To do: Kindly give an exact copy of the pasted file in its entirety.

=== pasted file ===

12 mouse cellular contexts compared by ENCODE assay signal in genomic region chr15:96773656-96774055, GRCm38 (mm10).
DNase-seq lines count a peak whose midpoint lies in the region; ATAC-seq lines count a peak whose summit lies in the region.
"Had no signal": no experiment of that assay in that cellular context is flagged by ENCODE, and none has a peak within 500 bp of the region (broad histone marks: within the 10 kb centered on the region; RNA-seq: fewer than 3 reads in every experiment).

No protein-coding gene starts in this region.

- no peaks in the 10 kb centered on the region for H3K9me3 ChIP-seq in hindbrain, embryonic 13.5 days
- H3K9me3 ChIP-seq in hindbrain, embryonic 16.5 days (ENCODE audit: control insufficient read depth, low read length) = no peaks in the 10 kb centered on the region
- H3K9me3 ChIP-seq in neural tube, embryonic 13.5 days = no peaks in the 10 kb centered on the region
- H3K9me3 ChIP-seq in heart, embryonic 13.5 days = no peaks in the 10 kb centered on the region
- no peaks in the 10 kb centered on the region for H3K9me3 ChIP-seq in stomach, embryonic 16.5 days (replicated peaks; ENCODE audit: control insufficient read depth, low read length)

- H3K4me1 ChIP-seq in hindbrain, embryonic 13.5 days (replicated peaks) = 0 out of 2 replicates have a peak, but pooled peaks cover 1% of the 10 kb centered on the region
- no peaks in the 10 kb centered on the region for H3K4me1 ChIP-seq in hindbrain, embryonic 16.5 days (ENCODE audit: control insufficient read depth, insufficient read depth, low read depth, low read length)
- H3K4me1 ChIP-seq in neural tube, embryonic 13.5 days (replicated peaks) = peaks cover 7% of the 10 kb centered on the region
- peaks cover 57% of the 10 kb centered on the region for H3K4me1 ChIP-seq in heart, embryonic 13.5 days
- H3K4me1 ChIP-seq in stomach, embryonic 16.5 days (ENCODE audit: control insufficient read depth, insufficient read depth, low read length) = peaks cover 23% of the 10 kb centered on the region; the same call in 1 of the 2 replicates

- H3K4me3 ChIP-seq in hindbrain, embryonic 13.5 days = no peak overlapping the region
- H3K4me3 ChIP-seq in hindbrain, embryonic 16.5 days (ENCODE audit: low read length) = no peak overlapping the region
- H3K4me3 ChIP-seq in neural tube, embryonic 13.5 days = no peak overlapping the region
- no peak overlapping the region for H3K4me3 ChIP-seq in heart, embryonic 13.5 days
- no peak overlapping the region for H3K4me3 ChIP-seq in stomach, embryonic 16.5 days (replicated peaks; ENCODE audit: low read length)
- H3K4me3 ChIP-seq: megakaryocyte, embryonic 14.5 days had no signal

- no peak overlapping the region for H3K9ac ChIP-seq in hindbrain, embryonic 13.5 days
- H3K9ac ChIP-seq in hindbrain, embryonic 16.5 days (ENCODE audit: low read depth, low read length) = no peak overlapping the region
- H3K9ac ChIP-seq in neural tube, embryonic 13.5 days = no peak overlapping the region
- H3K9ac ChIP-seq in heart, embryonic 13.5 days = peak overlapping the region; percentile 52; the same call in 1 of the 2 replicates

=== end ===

12 mouse cellular contexts compared by ENCODE assay signal in genomic region chr15:96773656-96774055, GRCm38 (mm10).
DNase-seq lines count a peak whose midpoint lies in the region; ATAC-seq lines count a peak whose summit lies in the region.
"Had no signal": no experiment of that assay in that cellular context is flagged by ENCODE, and none has a peak within 500 bp of the region (broad histone marks: within the 10 kb centered on the region; RNA-seq: fewer than 3 reads in every experiment).

No protein-coding gene starts in this region.

- no peaks in the 10 kb centered on the region for H3K9me3 ChIP-seq in hindbrain, embryonic 13.5 days
- H3K9me3 ChIP-seq in hindbrain, embryonic 16.5 days (ENCODE audit: control insufficient read depth, low read length) = no peaks in the 10 kb centered on the region
- H3K9me3 ChIP-seq in neural tube, embryonic 13.5 days = no peaks in the 10 kb centered on the region
- H3K9me3 ChIP-seq in heart, embryonic 13.5 days = no peaks in the 10 kb centered on the region
- no peaks in the 10 kb centered on the region for H3K9me3 ChIP-seq in stomach, embryonic 16.5 days (replicated peaks; ENCODE audit: control insufficient read depth, low read length)

- H3K4me1 ChIP-seq in hindbrain, embryonic 13.5 days (replicated peaks) = 0 out of 2 replicates have a peak, but pooled peaks cover 1% of the 10 kb centered on the region
- no peaks in the 10 kb centered on the region for H3K4me1 ChIP-seq in hindbrain, embryonic 16.5 days (ENCODE audit: control insufficient read depth, insufficient read depth, low read depth, low read length)
- H3K4me1 ChIP-seq in neural tube, embryonic 13.5 days (replicated peaks) = peaks cover 7% of the 10 kb centered on the region
- peaks cover 57% of the 10 kb centered on the region for H3K4me1 ChIP-seq in heart, embryonic 13.5 days
- H3K4me1 ChIP-seq in stomach, embryonic 16.5 days (ENCODE audit: control insufficient read depth, insufficient read depth, low read length) = peaks cover 23% of the 10 kb centered on the region; the same call in 1 of the 2 replicates

- H3K4me3 ChIP-seq in hindbrain, embryonic 13.5 days = no peak overlapping the region
- H3K4me3 ChIP-seq in hindbrain, embryonic 16.5 days (ENCODE audit: low read length) = no peak overlapping the region
- H3K4me3 ChIP-seq in neural tube, embryonic 13.5 days = no peak overlapping the region
- no peak overlapping the region for H3K4me3 ChIP-seq in heart, embryonic 13.5 days
- no peak overlapping the region for H3K4me3 ChIP-seq in stomach, embryonic 16.5 days (replicated peaks; ENCODE audit: low read length)
- H3K4me3 ChIP-seq: megakaryocyte, embryonic 14.5 days had no signal

- no peak overlapping the region for H3K9ac ChIP-seq in hindbrain, embryonic 13.5 days
- H3K9ac ChIP-seq in hindbrain, embryonic 16.5 days (ENCODE audit: low read depth, low read length) = no peak overlapping the region
- H3K9ac ChIP-seq in neural tube, embryonic 13.5 days = no peak overlapping the region
- H3K9ac ChIP-seq in heart, embryonic 13.5 days = peak overlapping the region; percentile 52; the same call in 1 of the 2 replicates